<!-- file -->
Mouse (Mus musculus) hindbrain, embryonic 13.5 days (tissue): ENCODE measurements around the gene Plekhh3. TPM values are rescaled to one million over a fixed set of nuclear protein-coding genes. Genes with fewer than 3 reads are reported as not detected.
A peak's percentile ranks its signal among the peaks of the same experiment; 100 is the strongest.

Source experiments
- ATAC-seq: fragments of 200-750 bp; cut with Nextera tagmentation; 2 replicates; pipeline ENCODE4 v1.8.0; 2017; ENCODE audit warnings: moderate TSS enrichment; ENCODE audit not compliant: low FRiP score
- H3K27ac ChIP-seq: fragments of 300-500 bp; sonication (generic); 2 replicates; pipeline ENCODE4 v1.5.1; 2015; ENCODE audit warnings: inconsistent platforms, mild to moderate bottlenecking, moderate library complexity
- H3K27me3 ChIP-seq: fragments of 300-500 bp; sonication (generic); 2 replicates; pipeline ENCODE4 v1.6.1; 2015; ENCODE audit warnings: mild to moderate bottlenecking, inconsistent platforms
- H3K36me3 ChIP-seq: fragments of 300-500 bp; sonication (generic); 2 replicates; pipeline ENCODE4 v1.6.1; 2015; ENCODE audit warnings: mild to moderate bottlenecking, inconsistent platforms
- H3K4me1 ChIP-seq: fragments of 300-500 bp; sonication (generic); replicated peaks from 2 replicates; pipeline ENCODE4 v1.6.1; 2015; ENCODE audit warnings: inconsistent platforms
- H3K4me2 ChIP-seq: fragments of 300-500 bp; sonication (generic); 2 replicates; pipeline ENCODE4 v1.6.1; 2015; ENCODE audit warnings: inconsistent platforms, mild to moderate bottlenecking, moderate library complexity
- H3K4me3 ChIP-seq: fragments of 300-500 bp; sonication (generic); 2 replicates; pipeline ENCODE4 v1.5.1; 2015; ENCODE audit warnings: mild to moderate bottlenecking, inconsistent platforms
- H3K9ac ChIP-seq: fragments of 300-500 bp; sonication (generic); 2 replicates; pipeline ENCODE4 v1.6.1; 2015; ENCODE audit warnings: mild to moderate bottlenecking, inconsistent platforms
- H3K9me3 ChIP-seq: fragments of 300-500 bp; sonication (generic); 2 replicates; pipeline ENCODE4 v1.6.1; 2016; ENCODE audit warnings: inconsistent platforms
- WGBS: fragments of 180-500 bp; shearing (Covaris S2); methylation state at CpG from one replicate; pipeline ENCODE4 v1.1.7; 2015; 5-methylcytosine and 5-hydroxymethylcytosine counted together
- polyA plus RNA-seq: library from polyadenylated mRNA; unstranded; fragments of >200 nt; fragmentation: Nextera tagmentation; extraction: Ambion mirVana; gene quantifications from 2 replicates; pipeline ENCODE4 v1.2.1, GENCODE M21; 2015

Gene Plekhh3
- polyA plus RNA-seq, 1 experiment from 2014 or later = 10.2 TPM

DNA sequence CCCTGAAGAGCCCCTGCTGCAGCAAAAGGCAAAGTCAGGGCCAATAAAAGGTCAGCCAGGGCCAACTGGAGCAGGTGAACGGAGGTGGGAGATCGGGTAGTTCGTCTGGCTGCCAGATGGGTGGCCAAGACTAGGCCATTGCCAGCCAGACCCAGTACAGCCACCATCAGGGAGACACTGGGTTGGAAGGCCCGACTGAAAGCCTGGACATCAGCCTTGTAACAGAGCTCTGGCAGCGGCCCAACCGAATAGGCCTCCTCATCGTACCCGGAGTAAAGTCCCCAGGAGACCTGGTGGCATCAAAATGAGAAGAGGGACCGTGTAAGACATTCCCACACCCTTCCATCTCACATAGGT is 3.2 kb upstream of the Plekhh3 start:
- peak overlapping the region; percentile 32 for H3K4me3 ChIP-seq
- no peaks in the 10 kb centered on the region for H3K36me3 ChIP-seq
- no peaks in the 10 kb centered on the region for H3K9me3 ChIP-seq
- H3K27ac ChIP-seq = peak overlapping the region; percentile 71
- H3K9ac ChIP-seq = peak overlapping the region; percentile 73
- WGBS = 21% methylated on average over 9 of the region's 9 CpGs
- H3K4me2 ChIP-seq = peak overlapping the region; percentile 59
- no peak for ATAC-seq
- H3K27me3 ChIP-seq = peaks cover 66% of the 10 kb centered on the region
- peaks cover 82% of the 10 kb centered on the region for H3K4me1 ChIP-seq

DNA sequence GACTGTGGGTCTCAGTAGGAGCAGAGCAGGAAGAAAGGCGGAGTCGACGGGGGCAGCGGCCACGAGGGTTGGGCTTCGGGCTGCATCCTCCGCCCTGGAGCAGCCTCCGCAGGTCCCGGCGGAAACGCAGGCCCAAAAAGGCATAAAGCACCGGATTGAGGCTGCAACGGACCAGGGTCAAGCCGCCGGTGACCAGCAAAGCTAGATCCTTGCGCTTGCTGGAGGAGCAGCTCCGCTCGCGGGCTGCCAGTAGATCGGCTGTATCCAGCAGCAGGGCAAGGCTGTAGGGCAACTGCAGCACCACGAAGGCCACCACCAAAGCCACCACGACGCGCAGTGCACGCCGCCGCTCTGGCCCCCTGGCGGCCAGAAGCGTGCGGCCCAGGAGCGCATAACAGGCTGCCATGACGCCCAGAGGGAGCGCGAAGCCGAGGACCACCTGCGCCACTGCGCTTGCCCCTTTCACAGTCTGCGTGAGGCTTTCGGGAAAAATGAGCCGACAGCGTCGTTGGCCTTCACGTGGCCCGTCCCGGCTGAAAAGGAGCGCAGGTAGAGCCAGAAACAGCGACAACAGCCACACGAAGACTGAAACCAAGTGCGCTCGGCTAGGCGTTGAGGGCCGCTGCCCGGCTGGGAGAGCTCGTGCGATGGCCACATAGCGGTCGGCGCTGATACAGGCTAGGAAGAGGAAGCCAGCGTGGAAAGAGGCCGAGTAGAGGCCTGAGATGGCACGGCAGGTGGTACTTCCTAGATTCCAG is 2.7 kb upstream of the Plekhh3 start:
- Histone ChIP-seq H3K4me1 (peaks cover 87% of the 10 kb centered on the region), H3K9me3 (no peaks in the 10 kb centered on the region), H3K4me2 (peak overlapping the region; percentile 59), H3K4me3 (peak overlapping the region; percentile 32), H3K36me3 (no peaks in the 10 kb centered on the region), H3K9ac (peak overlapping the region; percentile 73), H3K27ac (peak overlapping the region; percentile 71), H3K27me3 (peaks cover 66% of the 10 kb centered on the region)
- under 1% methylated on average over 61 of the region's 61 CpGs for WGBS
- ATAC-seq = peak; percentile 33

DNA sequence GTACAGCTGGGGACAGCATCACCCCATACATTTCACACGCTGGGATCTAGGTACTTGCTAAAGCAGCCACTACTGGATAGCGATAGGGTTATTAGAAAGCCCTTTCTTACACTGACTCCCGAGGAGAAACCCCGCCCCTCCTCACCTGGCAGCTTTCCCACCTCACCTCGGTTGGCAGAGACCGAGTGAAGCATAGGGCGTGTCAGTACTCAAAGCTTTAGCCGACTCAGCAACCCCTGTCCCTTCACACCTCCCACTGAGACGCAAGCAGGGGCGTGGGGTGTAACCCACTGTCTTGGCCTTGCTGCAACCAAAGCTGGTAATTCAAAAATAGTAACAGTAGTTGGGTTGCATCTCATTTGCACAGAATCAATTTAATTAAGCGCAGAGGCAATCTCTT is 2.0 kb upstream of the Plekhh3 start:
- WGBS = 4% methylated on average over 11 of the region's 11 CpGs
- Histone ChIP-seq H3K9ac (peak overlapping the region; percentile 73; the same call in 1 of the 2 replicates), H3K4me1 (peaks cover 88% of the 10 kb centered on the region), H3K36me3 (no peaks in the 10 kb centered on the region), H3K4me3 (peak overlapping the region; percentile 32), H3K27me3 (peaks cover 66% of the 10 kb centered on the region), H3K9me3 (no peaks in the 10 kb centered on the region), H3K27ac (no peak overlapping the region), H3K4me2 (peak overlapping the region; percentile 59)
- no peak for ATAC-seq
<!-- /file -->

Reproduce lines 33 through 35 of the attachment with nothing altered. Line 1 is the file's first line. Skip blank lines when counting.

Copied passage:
- WGBS = 4% methylated on average over 11 of the region's 11 CpGs
- Histone ChIP-seq H3K9ac (peak overlapping the region; percentile 73; the same call in 1 of the 2 replicates), H3K4me1 (peaks cover 88% of the 10 kb centered on the region), H3K36me3 (no peaks in the 10 kb centered on the region), H3K4me3 (peak overlapping the region; percentile 32), H3K27me3 (peaks cover 66% of the 10 kb centered on the region), H3K9me3 (no peaks in the 10 kb centered on the region), H3K27ac (no peak overlapping the region), H3K4me2 (peak overlapping the region; percentile 59)
- no peak for ATAC-seq